E-Cigarettes Could Serve as Gateway to Traditional Tobacco Products
High school students who use electronic cigarettes are more than twice as likely to progress to smoking conventional tobacco products, according to a study published Tuesday in the Journal of the American Medical Association, Modern Healthcare reports.
Researchers at the University of Southern California in 2013 surveyed about 2,500 ninth graders from 10 Los Angeles-area high schools who said they had never smoked tobacco. Of those surveyed, 222 had tried e-cigarettes.
Researchers conducted follow-up surveys six months and one year later and found that:
- After six months, 31% of those who used e-cigarettes had tried tobacco, compared with 8% of those who had never used e-cigarettes; and
- After one year, 25% of those who used e-cigarettes had smoked tobacco in the six months prior, compared with 9% of those who had never used e-cigarettes (Robeznieks, Modern Healthcare, 8/18).
Students who used e-cigarettes were about twice as likely over the course of the study to report smoking cigarettes, three times as likely to report smoking hookah and five times as likely to report smoking cigars (Rapaport, Reuters, 8/18).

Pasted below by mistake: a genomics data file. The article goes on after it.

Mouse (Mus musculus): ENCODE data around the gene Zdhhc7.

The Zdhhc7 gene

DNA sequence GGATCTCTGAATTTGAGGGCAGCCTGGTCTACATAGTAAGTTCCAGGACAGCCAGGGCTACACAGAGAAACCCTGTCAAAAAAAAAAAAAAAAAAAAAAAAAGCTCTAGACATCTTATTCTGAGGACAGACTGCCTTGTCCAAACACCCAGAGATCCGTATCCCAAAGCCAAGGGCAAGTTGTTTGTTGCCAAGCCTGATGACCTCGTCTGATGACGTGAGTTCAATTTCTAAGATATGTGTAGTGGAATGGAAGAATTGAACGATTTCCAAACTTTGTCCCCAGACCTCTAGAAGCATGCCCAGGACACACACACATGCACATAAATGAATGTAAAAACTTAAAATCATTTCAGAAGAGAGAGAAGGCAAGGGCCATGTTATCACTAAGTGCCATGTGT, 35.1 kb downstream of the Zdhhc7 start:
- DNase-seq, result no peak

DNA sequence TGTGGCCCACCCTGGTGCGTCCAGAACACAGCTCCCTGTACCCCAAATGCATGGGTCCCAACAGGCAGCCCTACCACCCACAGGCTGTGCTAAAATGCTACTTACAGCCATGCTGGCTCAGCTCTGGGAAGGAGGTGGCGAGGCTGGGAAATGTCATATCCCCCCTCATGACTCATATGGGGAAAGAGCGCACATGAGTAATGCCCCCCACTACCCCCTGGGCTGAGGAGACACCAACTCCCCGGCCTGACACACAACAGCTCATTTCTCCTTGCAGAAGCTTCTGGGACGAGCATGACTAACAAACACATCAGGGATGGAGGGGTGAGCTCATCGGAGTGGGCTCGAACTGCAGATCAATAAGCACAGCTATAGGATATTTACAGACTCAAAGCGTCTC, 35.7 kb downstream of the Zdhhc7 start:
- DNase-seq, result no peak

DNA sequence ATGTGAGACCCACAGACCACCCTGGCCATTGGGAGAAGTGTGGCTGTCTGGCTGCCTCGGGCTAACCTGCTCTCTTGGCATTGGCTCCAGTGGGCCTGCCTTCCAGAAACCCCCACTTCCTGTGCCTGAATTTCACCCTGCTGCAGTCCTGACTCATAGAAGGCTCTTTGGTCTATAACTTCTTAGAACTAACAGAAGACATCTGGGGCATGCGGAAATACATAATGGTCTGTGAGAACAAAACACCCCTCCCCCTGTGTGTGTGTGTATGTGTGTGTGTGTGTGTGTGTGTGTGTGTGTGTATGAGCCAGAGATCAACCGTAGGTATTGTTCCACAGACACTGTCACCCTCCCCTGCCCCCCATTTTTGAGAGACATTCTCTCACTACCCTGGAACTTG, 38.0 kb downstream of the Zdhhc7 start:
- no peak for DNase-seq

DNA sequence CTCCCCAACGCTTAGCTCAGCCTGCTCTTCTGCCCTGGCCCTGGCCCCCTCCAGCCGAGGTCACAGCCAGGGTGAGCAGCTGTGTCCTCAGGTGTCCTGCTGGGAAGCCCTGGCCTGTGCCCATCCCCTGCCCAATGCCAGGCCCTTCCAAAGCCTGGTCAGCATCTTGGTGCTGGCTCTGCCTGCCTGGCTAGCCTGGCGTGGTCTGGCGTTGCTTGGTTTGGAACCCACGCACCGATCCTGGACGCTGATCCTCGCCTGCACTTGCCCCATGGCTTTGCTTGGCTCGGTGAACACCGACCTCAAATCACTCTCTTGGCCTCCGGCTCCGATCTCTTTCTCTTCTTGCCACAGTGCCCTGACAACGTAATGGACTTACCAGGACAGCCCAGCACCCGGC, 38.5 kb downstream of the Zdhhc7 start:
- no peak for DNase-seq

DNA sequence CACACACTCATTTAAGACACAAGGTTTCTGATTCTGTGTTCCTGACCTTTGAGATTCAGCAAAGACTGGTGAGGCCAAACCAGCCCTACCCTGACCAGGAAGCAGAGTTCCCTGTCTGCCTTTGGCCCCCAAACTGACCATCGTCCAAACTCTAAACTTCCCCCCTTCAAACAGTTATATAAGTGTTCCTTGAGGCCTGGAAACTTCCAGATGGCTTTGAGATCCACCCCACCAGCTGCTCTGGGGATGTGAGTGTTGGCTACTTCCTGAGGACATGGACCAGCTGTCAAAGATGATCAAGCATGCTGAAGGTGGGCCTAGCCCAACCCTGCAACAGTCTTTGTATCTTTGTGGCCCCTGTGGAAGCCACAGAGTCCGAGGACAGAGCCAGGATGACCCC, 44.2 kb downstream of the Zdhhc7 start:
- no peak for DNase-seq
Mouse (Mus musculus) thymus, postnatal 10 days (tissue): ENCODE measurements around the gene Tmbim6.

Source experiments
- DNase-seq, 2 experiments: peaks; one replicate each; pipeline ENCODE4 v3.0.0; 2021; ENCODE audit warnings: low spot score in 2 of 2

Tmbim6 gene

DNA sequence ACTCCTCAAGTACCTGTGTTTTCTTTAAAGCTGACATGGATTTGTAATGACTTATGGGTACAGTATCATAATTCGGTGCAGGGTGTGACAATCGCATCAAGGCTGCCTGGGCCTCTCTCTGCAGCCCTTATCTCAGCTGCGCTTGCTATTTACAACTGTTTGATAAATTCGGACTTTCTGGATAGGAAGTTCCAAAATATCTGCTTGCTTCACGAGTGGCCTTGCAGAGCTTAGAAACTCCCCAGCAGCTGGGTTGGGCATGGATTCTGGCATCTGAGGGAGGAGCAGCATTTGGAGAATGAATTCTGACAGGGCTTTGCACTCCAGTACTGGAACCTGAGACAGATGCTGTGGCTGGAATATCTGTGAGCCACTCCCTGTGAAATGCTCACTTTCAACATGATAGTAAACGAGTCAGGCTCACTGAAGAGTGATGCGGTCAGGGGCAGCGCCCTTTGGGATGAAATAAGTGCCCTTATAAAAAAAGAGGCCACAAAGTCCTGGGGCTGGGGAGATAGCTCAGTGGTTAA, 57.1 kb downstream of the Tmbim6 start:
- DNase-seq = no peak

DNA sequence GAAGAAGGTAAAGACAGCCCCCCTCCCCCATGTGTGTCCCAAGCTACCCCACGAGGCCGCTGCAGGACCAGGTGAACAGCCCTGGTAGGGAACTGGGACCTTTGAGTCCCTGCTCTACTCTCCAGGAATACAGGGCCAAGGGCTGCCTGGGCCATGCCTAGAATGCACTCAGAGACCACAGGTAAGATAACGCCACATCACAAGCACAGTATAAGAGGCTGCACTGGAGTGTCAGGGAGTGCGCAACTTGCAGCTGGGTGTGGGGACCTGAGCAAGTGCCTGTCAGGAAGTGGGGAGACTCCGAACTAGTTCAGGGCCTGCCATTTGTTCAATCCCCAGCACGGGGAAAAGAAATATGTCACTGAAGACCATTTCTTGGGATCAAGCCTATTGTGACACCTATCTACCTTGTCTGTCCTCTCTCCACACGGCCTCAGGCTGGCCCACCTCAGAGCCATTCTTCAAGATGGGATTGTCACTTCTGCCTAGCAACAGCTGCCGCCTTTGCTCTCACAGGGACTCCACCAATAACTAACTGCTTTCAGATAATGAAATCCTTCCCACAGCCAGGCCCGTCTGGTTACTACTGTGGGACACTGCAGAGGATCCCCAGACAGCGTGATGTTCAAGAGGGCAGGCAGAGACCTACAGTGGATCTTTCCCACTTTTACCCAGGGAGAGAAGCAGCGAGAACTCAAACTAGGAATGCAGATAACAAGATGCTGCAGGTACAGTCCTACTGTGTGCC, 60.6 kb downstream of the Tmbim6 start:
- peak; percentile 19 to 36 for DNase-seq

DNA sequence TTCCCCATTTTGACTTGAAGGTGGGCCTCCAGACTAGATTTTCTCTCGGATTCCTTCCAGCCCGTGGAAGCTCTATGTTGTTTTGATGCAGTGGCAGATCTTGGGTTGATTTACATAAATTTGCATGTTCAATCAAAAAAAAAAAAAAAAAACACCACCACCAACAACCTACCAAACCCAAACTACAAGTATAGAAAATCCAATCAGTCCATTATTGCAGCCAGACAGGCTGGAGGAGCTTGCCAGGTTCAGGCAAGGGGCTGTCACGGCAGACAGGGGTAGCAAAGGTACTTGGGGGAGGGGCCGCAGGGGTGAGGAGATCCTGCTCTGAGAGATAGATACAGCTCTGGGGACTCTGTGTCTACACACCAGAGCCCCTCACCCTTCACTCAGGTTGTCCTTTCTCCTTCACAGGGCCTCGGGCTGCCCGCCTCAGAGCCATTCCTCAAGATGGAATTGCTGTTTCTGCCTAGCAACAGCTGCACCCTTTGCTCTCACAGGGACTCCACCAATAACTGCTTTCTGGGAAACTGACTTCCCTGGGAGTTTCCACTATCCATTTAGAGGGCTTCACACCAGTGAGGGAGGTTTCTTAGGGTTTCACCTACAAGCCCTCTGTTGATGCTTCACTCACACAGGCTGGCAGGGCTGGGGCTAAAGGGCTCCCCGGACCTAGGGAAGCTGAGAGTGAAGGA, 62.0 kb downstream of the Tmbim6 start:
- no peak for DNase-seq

Study leader Adam Levanthal said a "disproportionate number of smokers were e-cigarette users" first, but he noted that the study could not conclude if e-cigarettes were what led the students to try other tobacco products (Mickle, Wall Street Journal, 8/18).
Study Counters E-Cig Smoking Cessation Argument
Some proponents of e-cigarettes have said they could be useful as a smoking cessation tool.
However, a JAMA editorial accompanying the study noted the findings show that such an argument does not apply to adolescents. The editorial argued that advertising for e-cigarettes directed at teens should be prohibited (Modern Healthcare, 8/18).
Calif. Lawmakers To Consider E-Cig Legislation
The study comes as lawmakers during a special session reintroduced:
- SB 151, which would raise the smoking age in the state to 21 years old; and
- SB 140, which would regulate e-cigarettes in the same way as other tobacco products (White, "Capitol Alert," Sacramento Bee, 8/16).
Lawmakers also have renewed efforts to add a $2 per pack tax on cigarettes, which would result in an estimated $1.5 billion annually for health care programs.
Deborah Hoffman, a spokesperson for the Brown administration, said, "As tobacco use has a significant impact on health care costs, it's an appropriate discussion to have" (Megerian/McGreevy, Los Angeles Times, 8/15).This is part of the California Healthline Daily Edition, a summary of health policy coverage from major news organizations. Sign up for an email subscription.